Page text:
The number of numbers used from the sequence to sum to N must be less than log(N) because using the method above N-S, subtracting the largest number from the sequence less than N, is always less than S so you've more than halved N, and you can only halve N log(N) times to reach 1.

So there are a lot of series that fit this description like the Fibonacci numbers without 1:

Or the primes plus 1:

Thursday, October 8, 2015

ith n gonal and ith m gonal number add to the ith N+M-2 gonal number

The basic idea here is if you take the ith N-gonal number and the ith M-gonal number and join them along one side, so that the total number of dots is the number in the n-gonal number + the number in the m-gonal number minus i dots that overlap, you have the same number of dots as in the ith N+M-2 gonal number...
One other simple case is a triangular number and a square number adding to a pentagonal number, because 3+4 -2 = 5, below with i=2:


The top 2 lines are the formula for the number of dots in the ith n-gonal and ith m-gonal number and the third line is for the ith M+N-2 gonal number, then note that an i has to be subtracted from the first two to equal the third...

Wednesday, October 7, 2015

t-curve Interpolation

Suppose you have a group of points of a one-to-one function like so:
[1,2], [3,4],[4,6],[6,10]
I found that you can use what I'm calling a t-curve that for four points looks like:
Then you simply solve this f through those points in Maple it is done like this:
Then plot your curve with these coefficients:
See it goes smoothly through the given points! Another example:
One more continuing from the last curve:
[2,4],[3,2],[4,3], [5,1]
The same first 3 points as the last but with a fourth point [5,1]...

I'm pretty sure there is always a solution but not positive...
The main drawback is the coefficients can get large, but it has a nice form I think...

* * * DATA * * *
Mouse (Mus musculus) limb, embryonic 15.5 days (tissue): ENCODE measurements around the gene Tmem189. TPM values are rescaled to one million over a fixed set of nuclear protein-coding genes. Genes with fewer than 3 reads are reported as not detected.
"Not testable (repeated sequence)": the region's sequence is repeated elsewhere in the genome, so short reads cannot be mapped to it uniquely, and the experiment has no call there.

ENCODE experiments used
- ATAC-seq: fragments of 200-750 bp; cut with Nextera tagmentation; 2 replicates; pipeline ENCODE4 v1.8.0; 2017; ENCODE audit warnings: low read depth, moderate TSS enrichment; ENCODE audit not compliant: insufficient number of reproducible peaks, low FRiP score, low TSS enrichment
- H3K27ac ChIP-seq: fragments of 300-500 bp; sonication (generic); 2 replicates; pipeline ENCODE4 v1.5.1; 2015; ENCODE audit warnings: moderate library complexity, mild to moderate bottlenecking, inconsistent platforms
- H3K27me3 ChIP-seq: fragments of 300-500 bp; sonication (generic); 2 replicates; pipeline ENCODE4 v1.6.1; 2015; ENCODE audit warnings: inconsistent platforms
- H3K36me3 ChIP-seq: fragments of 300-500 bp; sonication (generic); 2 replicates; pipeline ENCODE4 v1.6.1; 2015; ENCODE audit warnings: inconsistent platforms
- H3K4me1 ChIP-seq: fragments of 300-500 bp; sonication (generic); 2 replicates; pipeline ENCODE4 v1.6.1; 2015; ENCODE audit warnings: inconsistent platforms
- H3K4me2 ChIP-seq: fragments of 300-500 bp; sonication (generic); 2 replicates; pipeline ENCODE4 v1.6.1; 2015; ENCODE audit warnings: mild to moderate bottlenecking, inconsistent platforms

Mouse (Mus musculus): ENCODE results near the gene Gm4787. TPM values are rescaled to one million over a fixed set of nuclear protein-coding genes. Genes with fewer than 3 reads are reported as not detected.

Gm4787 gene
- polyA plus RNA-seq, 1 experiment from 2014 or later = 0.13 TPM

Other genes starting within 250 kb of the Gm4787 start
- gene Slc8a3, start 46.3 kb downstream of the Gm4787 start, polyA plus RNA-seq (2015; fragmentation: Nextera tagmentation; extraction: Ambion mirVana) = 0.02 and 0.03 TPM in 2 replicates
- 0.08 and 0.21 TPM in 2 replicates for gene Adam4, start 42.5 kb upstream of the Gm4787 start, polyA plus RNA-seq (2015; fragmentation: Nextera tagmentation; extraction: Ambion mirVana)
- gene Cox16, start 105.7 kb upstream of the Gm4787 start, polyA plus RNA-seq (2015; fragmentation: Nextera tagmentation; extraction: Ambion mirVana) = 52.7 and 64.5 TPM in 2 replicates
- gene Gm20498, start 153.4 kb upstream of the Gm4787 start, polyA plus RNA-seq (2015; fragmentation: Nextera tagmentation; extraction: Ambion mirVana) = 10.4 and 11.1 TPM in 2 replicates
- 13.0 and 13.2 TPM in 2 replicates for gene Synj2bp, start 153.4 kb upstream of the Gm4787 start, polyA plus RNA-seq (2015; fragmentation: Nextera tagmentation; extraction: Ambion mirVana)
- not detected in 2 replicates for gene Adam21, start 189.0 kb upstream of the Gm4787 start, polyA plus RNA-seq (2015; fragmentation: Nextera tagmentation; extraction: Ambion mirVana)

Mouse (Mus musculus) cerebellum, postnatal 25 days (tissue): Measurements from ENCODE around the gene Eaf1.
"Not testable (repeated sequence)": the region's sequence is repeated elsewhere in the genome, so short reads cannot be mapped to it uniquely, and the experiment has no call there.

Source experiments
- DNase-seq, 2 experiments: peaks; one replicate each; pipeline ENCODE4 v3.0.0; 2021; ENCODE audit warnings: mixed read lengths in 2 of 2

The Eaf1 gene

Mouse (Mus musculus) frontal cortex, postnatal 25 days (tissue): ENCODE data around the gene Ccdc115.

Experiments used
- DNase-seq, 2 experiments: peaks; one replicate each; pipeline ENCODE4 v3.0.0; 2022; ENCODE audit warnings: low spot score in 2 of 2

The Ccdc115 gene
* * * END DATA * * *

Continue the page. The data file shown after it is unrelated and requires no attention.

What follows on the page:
This formulation might be better as it seems to keep the coefficients more reasonably sized and nice fractions, the ith term is multiplied by i!:

Monday, October 5, 2015

factorial base numbers

Note that there is a largest a*n! for a from 0 to n smaller than X:
and a =3 and n = 5
3*5*4*3*2 = 360
because 4*5*4*3*2 = 480 which is larger than X
any a times n=6 6*5*4*3*2 is too large and a=4 and n = 4 is 4*4*3*2=126 is too small

So we consider the a=3 in front of 5*4*3*2 to be the first digit
Now X-360 = 83.125 so we iterate:
that is a=3 times n=4 4*3*2 = 72 and again a =4 would be too large and 3*3*2 is too small
so the second digit is 3
83.125 - 72 = 11.125
just one 3*2
two 2's
one 1
Now the factorials invert the above is 0 1/2's
And also 0 1/2*3
And 3 1/4*3*2
So the number can be written as 3,3,1,2,1x0,0,3 where x is the radix point (decimal point but more general)
which to go back to decimal is:

Every number can be transformed into this "factorial base" number where the possible size of the digits increases by 1 further to the left and the right of the radix point, uniquely, except for the usual caveat that 0,0,3 is the same as 0,0,3,3,4,5,6...

Greedy primorial fractions

I noticed an interesting thing with this sum:
where the # is the primorial, or the product of the primes up to the ith prime...